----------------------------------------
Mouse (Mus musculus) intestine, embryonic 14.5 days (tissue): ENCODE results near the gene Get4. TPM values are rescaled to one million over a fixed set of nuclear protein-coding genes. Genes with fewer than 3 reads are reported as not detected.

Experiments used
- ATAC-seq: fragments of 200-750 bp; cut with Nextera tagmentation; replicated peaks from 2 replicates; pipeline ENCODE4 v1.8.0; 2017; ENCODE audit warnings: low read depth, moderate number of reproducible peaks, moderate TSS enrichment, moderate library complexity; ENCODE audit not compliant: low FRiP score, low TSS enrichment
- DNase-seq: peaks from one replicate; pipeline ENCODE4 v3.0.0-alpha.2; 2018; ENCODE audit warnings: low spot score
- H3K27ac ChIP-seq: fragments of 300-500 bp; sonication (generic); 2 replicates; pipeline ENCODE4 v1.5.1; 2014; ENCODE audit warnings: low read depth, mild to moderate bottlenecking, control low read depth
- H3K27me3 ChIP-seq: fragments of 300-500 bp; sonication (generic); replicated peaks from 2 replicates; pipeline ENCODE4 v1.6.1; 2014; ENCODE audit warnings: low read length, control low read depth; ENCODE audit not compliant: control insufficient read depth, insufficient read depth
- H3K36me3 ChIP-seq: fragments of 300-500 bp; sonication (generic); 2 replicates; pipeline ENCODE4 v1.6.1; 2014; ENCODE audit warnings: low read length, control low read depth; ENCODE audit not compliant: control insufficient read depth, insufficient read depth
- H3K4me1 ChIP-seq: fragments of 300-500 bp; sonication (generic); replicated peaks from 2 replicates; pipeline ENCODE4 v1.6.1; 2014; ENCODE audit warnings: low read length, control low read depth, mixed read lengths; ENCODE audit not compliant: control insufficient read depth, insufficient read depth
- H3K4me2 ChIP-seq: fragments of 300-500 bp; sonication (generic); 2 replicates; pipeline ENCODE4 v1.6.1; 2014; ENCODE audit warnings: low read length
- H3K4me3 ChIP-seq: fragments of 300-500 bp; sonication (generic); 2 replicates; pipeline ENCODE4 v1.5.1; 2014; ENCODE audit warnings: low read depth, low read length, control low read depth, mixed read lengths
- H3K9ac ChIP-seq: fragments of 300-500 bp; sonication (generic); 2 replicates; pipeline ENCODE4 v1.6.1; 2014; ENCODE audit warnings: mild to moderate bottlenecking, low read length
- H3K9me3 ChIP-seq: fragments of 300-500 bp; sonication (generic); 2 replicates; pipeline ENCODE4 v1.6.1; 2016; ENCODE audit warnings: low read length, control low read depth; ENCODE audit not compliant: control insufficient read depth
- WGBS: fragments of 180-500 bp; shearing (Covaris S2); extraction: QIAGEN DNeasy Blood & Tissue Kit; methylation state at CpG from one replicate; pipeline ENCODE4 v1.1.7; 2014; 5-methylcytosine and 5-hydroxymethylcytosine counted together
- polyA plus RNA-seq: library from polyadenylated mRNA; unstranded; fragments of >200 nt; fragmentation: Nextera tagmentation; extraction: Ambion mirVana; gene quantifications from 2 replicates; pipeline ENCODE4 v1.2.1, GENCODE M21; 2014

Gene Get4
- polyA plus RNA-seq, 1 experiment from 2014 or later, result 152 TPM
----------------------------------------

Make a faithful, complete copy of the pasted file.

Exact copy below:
Mouse (Mus musculus) intestine, embryonic 14.5 days (tissue): ENCODE results near the gene Get4. TPM values are rescaled to one million over a fixed set of nuclear protein-coding genes. Genes with fewer than 3 reads are reported as not detected.

Experiments used
- ATAC-seq: fragments of 200-750 bp; cut with Nextera tagmentation; replicated peaks from 2 replicates; pipeline ENCODE4 v1.8.0; 2017; ENCODE audit warnings: low read depth, moderate number of reproducible peaks, moderate TSS enrichment, moderate library complexity; ENCODE audit not compliant: low FRiP score, low TSS enrichment
- DNase-seq: peaks from one replicate; pipeline ENCODE4 v3.0.0-alpha.2; 2018; ENCODE audit warnings: low spot score
- H3K27ac ChIP-seq: fragments of 300-500 bp; sonication (generic); 2 replicates; pipeline ENCODE4 v1.5.1; 2014; ENCODE audit warnings: low read depth, mild to moderate bottlenecking, control low read depth
- H3K27me3 ChIP-seq: fragments of 300-500 bp; sonication (generic); replicated peaks from 2 replicates; pipeline ENCODE4 v1.6.1; 2014; ENCODE audit warnings: low read length, control low read depth; ENCODE audit not compliant: control insufficient read depth, insufficient read depth
- H3K36me3 ChIP-seq: fragments of 300-500 bp; sonication (generic); 2 replicates; pipeline ENCODE4 v1.6.1; 2014; ENCODE audit warnings: low read length, control low read depth; ENCODE audit not compliant: control insufficient read depth, insufficient read depth
- H3K4me1 ChIP-seq: fragments of 300-500 bp; sonication (generic); replicated peaks from 2 replicates; pipeline ENCODE4 v1.6.1; 2014; ENCODE audit warnings: low read length, control low read depth, mixed read lengths; ENCODE audit not compliant: control insufficient read depth, insufficient read depth
- H3K4me2 ChIP-seq: fragments of 300-500 bp; sonication (generic); 2 replicates; pipeline ENCODE4 v1.6.1; 2014; ENCODE audit warnings: low read length
- H3K4me3 ChIP-seq: fragments of 300-500 bp; sonication (generic); 2 replicates; pipeline ENCODE4 v1.5.1; 2014; ENCODE audit warnings: low read depth, low read length, control low read depth, mixed read lengths
- H3K9ac ChIP-seq: fragments of 300-500 bp; sonication (generic); 2 replicates; pipeline ENCODE4 v1.6.1; 2014; ENCODE audit warnings: mild to moderate bottlenecking, low read length
- H3K9me3 ChIP-seq: fragments of 300-500 bp; sonication (generic); 2 replicates; pipeline ENCODE4 v1.6.1; 2016; ENCODE audit warnings: low read length, control low read depth; ENCODE audit not compliant: control insufficient read depth
- WGBS: fragments of 180-500 bp; shearing (Covaris S2); extraction: QIAGEN DNeasy Blood & Tissue Kit; methylation state at CpG from one replicate; pipeline ENCODE4 v1.1.7; 2014; 5-methylcytosine and 5-hydroxymethylcytosine counted together
- polyA plus RNA-seq: library from polyadenylated mRNA; unstranded; fragments of >200 nt; fragmentation: Nextera tagmentation; extraction: Ambion mirVana; gene quantifications from 2 replicates; pipeline ENCODE4 v1.2.1, GENCODE M21; 2014

Gene Get4
- polyA plus RNA-seq, 1 experiment from 2014 or later, result 152 TPM